You May Like

Video Obama to Send 3,000 Troops to Liberia in Ebola Fight

At Centers for Disease Control and Prevention, President says US will take leadership role for a global response to deadly Ebola virus that is ravaging West Africa More

Video China Muslims Work to Change Perceptions After Knife Attacks

Muslims in Kunming say that they condemn the violence, it is not a reflection of the true beliefs of their faith More

Humanitarian Aid, Equipment Blocked in Cameroon

Move is seen as a developing supply crisis in West Africa More

This forum has been closed.
Comments
     
There are no comments in this forum. Be first and add one

Featured Videos

Your JavaScript is turned off or you have an old version of Adobe's Flash Player. Get the latest Flash player.
Enviropreneur Seeks to Save the Environment, Empower the Communityi
X
September 16, 2014 2:06 PM
Lorna Rutto, a former banker, is now an ‘enviropreneur’ - turning plastic waste into furniture and fences discusses the challenges she faces in Africa with raw materials and the environment.
Video

Video Enviropreneur Seeks to Save the Environment, Empower the Community

Lorna Rutto, a former banker, is now an ‘enviropreneur’ - turning plastic waste into furniture and fences discusses the challenges she faces in Africa with raw materials and the environment.
Video

Video West Trades Accusations Over Ransoms

As world leaders try to forge a common response to the threat posed by Islamic State militants in Iraq and Syria, there is simmering tension over differing policies on paying ransoms. In the past month, the jihadist group has beheaded two Americans and one Briton. Both countries refuse to pay ransom money. As Henry Ridgwell reports for VOA from London, there is uncertainty in the approach of some other European nations.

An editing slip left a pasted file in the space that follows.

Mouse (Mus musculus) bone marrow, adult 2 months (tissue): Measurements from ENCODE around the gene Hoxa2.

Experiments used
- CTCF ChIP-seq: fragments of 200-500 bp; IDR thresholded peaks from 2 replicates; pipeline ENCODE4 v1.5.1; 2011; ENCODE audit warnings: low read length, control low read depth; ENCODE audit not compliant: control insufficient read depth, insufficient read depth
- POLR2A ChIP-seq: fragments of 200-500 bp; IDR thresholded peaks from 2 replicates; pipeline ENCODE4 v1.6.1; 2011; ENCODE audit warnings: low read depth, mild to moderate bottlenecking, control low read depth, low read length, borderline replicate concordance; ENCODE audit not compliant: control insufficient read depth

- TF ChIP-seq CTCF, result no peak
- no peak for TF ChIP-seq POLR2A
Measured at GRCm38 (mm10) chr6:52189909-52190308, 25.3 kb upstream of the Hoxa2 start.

Video

Video Scotland Independence Bid Stokes Global Interest

The people of Scotland are preparing to vote on whether to become independent and break away from the rest of Britain, in a referendum being watched carefully in many other countries. Some see it as a risky experiment; while others hope a successful vote for independence might energize their own separatist demands. Foreign immigrants to Scotland have a front row seat for the vote. VOA’s Henry Ridgwell spoke to some of them in Edinburgh.
Video

Video Washington DC Mural Artists Help Beautify City

Like many cities, Washington has a graffiti problem. Buildings and homes, especially in low-income neighborhoods, are often targets of illegal artwork. But as we hear from VOA’s Julie Taboh, officials in the nation's capital have come up with an innovative program that uses the talents of local artists to beautify the city.
Video

Video US Muslim Leaders Condemn Islamic State

Leaders of America's Muslim community are condemning the violent extremism of the Islamic State group in Iraq and Syria. The U.S. Muslim leaders say militants are exploiting their faith in a failed effort to justify violent extremism. VOA correspondent Meredith Buel reports.
Video

Video Americans' Reaction Mixed on Obama Strategy for Islamic State Militants

President Barack Obama’s televised speech on how the United States plans to “degrade and destroy” the group known as the Islamic State reached a prime-time audience of millions. And it came as Americans appear more willing to embrace a bolder, tougher approach to foreign policy. VOA producer Katherine Gypson and reporter Jeff Seldin have this report from Washington.
Video

Video Authorities Allege LA Fashion Industry-Cartel Ties

U.S. officials say they have broken up crime rings that funneled tens of millions of dollars from Mexican drug cartels through fashion businesses in Los Angeles. Mike O'Sullivan reports that authorities announced nine arrests, as 1,000 law enforcement agents fanned out through the city on Wednesday.
Video

Video Bedouin Woman Runs Successful Business in Palestinian City

A Bedouin woman is breaking social taboos by running a successful vacation resort in the Palestinian town of Jericho. Bedouins are a sub-group of Arabs known for their semi-nomadic lifestyle. Zlatica Hoke says the resort in the West Bank's Jordan Valley is a model of success for women in the region.


Carnage and mayhem are part of daily life in northern Nigeria, the result of a terror campaign by the Islamist group Boko Haram. Fears are growing that Nigeria’s government may not know how to counter it, and may be making things worse. More

AppleAndroid